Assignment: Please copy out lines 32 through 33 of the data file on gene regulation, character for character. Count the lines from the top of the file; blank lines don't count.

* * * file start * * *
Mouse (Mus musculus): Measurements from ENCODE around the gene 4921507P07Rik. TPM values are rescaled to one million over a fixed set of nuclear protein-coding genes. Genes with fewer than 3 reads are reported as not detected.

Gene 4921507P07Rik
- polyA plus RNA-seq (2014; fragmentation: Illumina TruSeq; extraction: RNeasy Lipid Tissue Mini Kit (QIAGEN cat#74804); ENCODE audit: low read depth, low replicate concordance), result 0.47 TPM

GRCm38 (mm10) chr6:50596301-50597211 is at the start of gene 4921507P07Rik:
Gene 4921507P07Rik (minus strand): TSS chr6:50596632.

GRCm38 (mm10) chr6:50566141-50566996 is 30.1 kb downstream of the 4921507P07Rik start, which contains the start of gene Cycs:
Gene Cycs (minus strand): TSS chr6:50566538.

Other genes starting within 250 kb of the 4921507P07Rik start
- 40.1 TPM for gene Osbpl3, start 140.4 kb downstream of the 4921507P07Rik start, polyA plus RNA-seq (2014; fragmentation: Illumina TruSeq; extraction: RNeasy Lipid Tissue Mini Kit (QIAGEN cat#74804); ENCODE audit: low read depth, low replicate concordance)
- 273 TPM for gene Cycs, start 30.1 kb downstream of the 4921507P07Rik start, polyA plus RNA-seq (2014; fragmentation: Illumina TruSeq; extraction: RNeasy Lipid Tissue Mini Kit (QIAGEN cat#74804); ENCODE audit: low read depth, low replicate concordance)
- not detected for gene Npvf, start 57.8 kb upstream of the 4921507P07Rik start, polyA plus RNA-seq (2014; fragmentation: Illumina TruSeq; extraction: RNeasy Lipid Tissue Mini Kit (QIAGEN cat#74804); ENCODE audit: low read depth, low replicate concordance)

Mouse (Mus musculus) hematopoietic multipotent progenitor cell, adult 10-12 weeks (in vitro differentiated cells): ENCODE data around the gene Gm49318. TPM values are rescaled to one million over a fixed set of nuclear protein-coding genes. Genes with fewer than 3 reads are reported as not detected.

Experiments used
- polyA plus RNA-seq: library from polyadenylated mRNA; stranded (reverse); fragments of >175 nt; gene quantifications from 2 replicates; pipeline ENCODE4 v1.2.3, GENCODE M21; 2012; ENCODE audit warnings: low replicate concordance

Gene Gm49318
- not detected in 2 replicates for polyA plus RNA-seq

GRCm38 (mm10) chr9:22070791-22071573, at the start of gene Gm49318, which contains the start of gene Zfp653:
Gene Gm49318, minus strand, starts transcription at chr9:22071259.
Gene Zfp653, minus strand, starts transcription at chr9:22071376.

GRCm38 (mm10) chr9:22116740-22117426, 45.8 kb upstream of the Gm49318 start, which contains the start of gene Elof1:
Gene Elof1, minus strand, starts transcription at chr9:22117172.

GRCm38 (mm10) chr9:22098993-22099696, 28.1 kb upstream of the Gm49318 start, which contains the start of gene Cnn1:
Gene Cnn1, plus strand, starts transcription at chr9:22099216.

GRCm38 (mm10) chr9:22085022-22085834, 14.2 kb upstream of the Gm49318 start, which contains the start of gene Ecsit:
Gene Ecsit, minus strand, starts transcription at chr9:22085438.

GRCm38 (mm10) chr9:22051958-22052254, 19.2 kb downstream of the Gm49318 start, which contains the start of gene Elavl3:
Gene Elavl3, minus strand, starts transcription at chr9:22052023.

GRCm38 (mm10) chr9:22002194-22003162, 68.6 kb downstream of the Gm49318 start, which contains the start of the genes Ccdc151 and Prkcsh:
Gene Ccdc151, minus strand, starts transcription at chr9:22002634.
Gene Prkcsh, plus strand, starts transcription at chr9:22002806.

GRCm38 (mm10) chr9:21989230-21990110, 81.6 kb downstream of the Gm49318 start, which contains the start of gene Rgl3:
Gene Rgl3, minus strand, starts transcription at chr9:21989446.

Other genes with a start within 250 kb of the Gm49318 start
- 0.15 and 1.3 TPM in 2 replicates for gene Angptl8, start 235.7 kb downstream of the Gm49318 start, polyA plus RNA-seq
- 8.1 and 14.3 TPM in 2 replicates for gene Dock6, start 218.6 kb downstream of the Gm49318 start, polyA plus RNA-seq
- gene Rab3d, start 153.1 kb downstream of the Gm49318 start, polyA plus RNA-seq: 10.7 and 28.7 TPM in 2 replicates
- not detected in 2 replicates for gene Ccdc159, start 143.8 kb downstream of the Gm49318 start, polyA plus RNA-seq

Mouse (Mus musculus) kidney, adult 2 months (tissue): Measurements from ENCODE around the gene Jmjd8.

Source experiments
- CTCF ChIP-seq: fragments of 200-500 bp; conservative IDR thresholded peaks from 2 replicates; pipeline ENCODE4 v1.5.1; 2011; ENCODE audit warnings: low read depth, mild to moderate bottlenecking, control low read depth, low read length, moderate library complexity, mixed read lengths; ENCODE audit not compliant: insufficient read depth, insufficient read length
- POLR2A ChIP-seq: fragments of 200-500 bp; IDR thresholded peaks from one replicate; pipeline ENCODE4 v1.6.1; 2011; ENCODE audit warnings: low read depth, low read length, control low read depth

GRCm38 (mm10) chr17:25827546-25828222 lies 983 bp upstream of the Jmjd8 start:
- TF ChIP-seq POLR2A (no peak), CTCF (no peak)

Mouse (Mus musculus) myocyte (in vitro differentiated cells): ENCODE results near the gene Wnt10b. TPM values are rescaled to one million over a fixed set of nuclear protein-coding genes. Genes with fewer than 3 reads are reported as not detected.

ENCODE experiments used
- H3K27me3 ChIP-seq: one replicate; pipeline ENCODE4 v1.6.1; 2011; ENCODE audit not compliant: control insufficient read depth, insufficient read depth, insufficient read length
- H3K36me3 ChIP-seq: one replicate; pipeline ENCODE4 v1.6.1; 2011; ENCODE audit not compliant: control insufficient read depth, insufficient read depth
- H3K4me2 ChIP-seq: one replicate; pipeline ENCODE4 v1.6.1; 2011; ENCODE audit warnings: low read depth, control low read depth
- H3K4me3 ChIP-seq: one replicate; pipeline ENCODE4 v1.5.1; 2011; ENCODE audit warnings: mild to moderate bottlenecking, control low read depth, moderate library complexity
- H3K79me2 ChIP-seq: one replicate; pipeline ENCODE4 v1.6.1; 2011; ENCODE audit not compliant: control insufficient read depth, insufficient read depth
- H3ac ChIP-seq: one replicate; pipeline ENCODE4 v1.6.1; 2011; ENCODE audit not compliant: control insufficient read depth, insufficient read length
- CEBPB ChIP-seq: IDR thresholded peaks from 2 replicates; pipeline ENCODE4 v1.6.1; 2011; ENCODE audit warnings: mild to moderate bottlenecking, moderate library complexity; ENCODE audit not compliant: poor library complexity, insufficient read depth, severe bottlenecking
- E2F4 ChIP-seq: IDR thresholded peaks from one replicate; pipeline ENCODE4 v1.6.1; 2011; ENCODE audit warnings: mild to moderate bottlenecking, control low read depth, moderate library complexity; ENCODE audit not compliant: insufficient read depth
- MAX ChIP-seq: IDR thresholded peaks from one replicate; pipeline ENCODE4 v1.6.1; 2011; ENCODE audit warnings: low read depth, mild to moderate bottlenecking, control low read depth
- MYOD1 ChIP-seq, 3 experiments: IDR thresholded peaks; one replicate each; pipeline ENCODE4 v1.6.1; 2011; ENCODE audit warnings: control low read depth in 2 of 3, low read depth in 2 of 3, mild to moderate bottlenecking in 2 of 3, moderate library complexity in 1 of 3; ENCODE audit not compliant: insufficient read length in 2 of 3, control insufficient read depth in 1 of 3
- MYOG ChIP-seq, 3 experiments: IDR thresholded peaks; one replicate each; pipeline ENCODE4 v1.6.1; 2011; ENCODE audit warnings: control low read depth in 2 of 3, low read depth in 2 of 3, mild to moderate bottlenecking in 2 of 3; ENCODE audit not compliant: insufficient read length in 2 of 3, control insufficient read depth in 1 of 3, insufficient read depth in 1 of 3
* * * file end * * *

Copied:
Gene Rgl3, minus strand, starts transcription at chr9:21989446.

Other genes with a start within 250 kb of the Gm49318 start